Human genetics uncovers MAP3K15 as an obesity-independent therapeutic target for diabetes.
Nag A., Dhindsa RS., Mitchell J., Vasavda C., Harper AR., Vitsios D., Ahnmark A., Bilican B., Madeyski-Bengtson K., Zarrouki B., Zoghbi AW., Wang Q., Smith KR., Alegre-Díaz J., Kuri-Morales P., Berumen J., Tapia-Conyer R., Emberson J., Torres JM., Collins R., Smith DM., Challis B., Paul DS., Bohlooly-Y M., Snowden M., Baker D., Fritsche-Danielson R., Pangalos MN., Petrovski S.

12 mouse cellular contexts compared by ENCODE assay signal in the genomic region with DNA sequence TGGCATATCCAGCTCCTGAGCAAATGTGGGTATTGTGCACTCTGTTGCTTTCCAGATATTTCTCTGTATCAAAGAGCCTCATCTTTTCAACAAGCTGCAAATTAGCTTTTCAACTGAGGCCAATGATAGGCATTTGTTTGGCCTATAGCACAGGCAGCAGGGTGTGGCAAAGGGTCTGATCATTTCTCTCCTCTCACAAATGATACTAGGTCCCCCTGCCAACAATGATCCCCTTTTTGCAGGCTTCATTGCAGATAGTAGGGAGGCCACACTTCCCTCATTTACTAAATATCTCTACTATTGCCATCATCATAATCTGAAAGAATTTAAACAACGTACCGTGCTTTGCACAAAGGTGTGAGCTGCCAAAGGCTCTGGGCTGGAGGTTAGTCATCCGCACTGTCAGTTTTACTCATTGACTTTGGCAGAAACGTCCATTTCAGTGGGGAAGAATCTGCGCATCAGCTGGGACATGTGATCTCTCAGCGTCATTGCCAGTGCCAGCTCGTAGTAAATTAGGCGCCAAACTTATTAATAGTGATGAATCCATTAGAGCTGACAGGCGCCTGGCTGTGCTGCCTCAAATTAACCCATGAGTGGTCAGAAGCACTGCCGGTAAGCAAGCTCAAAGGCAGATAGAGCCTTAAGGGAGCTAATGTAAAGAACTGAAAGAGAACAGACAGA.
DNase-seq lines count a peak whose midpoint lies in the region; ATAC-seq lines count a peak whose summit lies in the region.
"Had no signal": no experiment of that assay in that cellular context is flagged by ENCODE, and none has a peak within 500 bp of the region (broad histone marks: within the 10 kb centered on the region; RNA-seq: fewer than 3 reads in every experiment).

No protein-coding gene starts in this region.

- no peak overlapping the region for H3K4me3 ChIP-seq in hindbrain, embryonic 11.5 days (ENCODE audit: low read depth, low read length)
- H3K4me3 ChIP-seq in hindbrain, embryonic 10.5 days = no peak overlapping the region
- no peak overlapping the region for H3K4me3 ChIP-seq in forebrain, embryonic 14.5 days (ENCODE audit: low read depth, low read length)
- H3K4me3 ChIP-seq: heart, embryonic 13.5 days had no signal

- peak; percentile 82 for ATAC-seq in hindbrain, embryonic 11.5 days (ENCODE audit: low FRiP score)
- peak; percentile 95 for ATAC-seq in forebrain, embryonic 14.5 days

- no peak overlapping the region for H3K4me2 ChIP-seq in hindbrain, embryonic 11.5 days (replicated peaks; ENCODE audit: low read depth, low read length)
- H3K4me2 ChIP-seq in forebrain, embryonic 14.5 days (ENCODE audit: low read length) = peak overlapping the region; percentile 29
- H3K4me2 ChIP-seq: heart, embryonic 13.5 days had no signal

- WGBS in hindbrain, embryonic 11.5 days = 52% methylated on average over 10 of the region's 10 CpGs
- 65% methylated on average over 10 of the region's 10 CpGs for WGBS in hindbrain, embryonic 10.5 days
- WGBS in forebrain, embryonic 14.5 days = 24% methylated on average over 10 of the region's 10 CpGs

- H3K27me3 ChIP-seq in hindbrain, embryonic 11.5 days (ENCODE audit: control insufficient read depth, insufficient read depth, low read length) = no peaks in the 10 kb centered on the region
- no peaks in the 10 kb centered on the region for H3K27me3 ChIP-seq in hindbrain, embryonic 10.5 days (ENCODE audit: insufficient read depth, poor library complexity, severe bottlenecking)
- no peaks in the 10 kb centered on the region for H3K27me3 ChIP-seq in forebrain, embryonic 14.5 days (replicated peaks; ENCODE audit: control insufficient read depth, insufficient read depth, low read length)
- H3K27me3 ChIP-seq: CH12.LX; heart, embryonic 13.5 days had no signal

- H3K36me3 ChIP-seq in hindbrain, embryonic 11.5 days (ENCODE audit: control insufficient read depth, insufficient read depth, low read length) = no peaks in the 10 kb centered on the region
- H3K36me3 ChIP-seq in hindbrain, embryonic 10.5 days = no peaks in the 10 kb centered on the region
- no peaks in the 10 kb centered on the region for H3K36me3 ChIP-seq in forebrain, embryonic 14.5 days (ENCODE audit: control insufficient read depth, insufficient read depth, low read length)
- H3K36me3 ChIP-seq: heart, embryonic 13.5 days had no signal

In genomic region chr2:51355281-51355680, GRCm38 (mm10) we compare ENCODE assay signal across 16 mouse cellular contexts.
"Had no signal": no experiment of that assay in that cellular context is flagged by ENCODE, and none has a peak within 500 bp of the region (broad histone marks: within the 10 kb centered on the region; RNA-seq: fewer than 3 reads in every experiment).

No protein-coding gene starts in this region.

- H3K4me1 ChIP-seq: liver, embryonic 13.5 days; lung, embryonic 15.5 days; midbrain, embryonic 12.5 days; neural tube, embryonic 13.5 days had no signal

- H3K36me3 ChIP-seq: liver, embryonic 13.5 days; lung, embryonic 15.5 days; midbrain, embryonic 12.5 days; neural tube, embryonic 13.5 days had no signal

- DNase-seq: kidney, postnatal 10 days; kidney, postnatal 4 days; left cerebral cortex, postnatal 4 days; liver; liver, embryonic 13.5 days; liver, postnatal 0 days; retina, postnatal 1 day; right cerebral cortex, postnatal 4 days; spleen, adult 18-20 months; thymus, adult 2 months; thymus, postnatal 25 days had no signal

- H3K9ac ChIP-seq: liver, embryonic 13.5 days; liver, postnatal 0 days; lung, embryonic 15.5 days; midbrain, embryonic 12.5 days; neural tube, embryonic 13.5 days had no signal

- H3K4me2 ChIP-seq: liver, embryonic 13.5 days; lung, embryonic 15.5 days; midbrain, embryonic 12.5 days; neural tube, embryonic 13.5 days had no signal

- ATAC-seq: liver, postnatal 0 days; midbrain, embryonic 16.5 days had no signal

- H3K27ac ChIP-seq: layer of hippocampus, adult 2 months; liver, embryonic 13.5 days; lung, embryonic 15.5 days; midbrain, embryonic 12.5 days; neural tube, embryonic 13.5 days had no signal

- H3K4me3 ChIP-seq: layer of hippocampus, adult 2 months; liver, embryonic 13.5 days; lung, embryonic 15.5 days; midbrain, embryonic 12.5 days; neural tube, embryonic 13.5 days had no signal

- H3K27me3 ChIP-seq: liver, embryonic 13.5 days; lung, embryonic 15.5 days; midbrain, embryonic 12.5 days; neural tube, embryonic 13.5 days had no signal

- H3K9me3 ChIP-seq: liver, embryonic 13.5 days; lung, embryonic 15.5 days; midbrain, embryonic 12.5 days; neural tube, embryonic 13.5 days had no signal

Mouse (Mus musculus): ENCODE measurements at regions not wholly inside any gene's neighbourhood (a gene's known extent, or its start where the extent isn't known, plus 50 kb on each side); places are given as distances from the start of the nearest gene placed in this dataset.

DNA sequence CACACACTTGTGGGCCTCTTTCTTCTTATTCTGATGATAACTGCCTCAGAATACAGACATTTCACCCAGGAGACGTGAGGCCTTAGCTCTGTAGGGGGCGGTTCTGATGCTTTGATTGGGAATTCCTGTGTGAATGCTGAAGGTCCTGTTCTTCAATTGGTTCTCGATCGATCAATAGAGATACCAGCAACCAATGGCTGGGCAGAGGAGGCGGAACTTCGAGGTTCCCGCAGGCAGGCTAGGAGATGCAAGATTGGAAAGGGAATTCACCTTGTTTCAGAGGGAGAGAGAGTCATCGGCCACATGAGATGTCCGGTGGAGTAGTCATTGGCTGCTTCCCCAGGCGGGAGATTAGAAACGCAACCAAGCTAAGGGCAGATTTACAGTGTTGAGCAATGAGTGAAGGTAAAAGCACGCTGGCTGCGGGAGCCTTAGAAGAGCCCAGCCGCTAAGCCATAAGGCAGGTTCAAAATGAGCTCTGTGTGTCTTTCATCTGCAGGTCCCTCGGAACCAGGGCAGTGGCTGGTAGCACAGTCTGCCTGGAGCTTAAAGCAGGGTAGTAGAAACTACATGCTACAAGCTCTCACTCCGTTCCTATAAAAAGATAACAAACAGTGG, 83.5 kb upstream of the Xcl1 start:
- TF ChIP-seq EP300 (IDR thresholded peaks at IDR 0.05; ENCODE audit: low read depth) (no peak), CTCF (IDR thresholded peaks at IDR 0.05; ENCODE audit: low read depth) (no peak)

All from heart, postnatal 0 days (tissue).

We performed collapsing analyses on 454,796 UK Biobank (UKB) exomes to detect gene-level associations with diabetes. Recessive carriers of nonsynonymous variants in MAP3K15 were 30% less likely to develop diabetes (P = 5.7 × 10-10) and had lower glycosylated hemoglobin (β = -0.14 SD units, P = 1.1 × 10-24). These associations were independent of body mass index, suggesting protection against insulin resistance even in the setting of obesity. We replicated these findings in 96,811 Admixed Americans in the Mexico City Prospective Study (P < 0.05)Moreover, the protective effect of MAP3K15 variants was stronger in individuals who did not carry the Latino-enriched SLC16A11 risk haplotype (P = 6.0 × 10-4). Separately, we identified a Finnish-enriched MAP3K15 protein-truncating variant associated with decreased odds of both type 1 and type 2 diabetes (P < 0.05) in FinnGen. No adverse phenotypes were associated with protein-truncating MAP3K15 variants in the UKB, supporting this gene as a therapeutic target for diabetes.